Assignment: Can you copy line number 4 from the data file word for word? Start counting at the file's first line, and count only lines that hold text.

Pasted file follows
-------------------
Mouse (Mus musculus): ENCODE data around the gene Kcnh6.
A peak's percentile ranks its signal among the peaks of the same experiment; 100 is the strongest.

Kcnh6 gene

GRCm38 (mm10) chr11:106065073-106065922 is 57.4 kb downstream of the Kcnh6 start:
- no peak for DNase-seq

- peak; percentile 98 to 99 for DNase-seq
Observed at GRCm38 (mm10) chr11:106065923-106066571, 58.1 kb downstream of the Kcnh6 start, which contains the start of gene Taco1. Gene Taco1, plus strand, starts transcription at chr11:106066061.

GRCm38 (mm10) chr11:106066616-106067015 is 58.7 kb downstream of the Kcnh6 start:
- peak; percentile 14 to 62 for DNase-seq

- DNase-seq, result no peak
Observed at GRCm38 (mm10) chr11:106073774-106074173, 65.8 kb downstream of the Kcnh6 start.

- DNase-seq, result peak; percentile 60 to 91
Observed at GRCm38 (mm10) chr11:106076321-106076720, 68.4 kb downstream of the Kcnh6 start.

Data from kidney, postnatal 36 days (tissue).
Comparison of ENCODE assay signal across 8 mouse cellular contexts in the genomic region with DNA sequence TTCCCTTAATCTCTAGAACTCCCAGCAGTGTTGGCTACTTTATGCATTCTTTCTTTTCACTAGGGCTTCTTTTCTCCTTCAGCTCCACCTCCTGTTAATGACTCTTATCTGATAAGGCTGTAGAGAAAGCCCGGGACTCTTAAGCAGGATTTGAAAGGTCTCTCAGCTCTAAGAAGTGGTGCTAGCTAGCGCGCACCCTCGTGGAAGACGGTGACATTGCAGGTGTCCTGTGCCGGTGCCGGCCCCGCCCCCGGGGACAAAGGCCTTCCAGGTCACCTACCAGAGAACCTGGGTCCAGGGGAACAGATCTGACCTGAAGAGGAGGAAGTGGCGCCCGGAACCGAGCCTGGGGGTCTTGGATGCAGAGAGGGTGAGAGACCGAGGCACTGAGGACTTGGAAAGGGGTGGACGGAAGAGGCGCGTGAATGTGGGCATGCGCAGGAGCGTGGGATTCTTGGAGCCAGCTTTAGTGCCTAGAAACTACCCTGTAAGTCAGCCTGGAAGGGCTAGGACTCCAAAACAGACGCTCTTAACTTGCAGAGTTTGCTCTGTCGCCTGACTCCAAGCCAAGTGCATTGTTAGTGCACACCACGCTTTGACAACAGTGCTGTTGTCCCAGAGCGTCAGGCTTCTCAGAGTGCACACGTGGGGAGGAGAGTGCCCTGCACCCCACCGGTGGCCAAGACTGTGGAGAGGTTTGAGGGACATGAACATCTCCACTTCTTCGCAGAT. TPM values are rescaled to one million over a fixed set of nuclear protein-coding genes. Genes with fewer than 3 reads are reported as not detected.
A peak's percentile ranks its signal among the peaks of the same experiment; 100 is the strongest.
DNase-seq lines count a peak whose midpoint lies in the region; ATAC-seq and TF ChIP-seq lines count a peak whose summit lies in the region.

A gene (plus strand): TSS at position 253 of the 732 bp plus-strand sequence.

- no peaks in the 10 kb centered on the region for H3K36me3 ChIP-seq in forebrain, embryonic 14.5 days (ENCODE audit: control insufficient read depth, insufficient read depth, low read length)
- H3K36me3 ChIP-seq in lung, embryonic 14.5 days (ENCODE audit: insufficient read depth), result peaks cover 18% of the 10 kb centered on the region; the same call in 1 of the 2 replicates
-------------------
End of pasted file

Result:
GRCm38 (mm10) chr11:106065073-106065922 is 57.4 kb downstream of the Kcnh6 start: